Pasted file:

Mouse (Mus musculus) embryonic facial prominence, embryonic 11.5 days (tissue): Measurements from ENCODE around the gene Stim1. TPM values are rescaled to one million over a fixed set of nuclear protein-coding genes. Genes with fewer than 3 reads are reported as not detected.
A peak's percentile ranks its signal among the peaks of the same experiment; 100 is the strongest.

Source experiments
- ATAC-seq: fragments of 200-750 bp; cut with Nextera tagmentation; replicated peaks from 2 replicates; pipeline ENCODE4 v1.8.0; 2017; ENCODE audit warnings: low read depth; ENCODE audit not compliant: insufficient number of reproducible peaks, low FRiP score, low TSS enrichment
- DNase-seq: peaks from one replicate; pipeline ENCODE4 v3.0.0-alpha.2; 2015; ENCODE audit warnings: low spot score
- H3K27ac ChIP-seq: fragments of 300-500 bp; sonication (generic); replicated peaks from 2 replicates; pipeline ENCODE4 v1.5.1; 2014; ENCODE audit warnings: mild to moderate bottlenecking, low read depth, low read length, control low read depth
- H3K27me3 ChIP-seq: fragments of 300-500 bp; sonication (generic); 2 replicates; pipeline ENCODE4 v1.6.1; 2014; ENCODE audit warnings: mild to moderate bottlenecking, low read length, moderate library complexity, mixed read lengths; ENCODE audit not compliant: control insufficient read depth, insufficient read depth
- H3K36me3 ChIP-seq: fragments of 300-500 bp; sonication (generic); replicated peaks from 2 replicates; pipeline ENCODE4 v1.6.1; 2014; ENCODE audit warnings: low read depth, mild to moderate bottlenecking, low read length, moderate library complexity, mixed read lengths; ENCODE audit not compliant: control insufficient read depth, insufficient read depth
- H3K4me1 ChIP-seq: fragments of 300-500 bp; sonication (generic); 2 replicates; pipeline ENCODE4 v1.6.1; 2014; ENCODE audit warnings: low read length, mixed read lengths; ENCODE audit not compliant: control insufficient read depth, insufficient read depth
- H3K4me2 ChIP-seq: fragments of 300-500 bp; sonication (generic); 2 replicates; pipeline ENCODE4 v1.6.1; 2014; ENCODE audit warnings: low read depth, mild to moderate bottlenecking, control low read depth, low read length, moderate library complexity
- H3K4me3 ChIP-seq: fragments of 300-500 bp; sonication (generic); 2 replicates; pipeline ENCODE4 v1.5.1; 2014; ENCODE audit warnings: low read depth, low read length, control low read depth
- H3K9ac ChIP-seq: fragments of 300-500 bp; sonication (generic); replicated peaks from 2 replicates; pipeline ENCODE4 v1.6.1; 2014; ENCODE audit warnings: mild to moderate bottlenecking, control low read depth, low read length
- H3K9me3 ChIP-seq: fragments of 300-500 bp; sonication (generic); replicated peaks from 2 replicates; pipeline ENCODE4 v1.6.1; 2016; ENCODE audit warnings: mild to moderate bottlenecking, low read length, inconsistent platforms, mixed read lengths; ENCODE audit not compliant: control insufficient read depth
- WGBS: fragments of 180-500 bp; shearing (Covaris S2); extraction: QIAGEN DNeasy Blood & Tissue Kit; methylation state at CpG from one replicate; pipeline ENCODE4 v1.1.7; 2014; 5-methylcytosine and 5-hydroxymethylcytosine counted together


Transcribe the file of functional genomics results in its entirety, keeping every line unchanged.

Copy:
Mouse (Mus musculus) embryonic facial prominence, embryonic 11.5 days (tissue): Measurements from ENCODE around the gene Stim1. TPM values are rescaled to one million over a fixed set of nuclear protein-coding genes. Genes with fewer than 3 reads are reported as not detected.
A peak's percentile ranks its signal among the peaks of the same experiment; 100 is the strongest.

Source experiments
- ATAC-seq: fragments of 200-750 bp; cut with Nextera tagmentation; replicated peaks from 2 replicates; pipeline ENCODE4 v1.8.0; 2017; ENCODE audit warnings: low read depth; ENCODE audit not compliant: insufficient number of reproducible peaks, low FRiP score, low TSS enrichment
- DNase-seq: peaks from one replicate; pipeline ENCODE4 v3.0.0-alpha.2; 2015; ENCODE audit warnings: low spot score
- H3K27ac ChIP-seq: fragments of 300-500 bp; sonication (generic); replicated peaks from 2 replicates; pipeline ENCODE4 v1.5.1; 2014; ENCODE audit warnings: mild to moderate bottlenecking, low read depth, low read length, control low read depth
- H3K27me3 ChIP-seq: fragments of 300-500 bp; sonication (generic); 2 replicates; pipeline ENCODE4 v1.6.1; 2014; ENCODE audit warnings: mild to moderate bottlenecking, low read length, moderate library complexity, mixed read lengths; ENCODE audit not compliant: control insufficient read depth, insufficient read depth
- H3K36me3 ChIP-seq: fragments of 300-500 bp; sonication (generic); replicated peaks from 2 replicates; pipeline ENCODE4 v1.6.1; 2014; ENCODE audit warnings: low read depth, mild to moderate bottlenecking, low read length, moderate library complexity, mixed read lengths; ENCODE audit not compliant: control insufficient read depth, insufficient read depth
- H3K4me1 ChIP-seq: fragments of 300-500 bp; sonication (generic); 2 replicates; pipeline ENCODE4 v1.6.1; 2014; ENCODE audit warnings: low read length, mixed read lengths; ENCODE audit not compliant: control insufficient read depth, insufficient read depth
- H3K4me2 ChIP-seq: fragments of 300-500 bp; sonication (generic); 2 replicates; pipeline ENCODE4 v1.6.1; 2014; ENCODE audit warnings: low read depth, mild to moderate bottlenecking, control low read depth, low read length, moderate library complexity
- H3K4me3 ChIP-seq: fragments of 300-500 bp; sonication (generic); 2 replicates; pipeline ENCODE4 v1.5.1; 2014; ENCODE audit warnings: low read depth, low read length, control low read depth
- H3K9ac ChIP-seq: fragments of 300-500 bp; sonication (generic); replicated peaks from 2 replicates; pipeline ENCODE4 v1.6.1; 2014; ENCODE audit warnings: mild to moderate bottlenecking, control low read depth, low read length
- H3K9me3 ChIP-seq: fragments of 300-500 bp; sonication (generic); replicated peaks from 2 replicates; pipeline ENCODE4 v1.6.1; 2016; ENCODE audit warnings: mild to moderate bottlenecking, low read length, inconsistent platforms, mixed read lengths; ENCODE audit not compliant: control insufficient read depth
- WGBS: fragments of 180-500 bp; shearing (Covaris S2); extraction: QIAGEN DNeasy Blood & Tissue Kit; methylation state at CpG from one replicate; pipeline ENCODE4 v1.1.7; 2014; 5-methylcytosine and 5-hydroxymethylcytosine counted together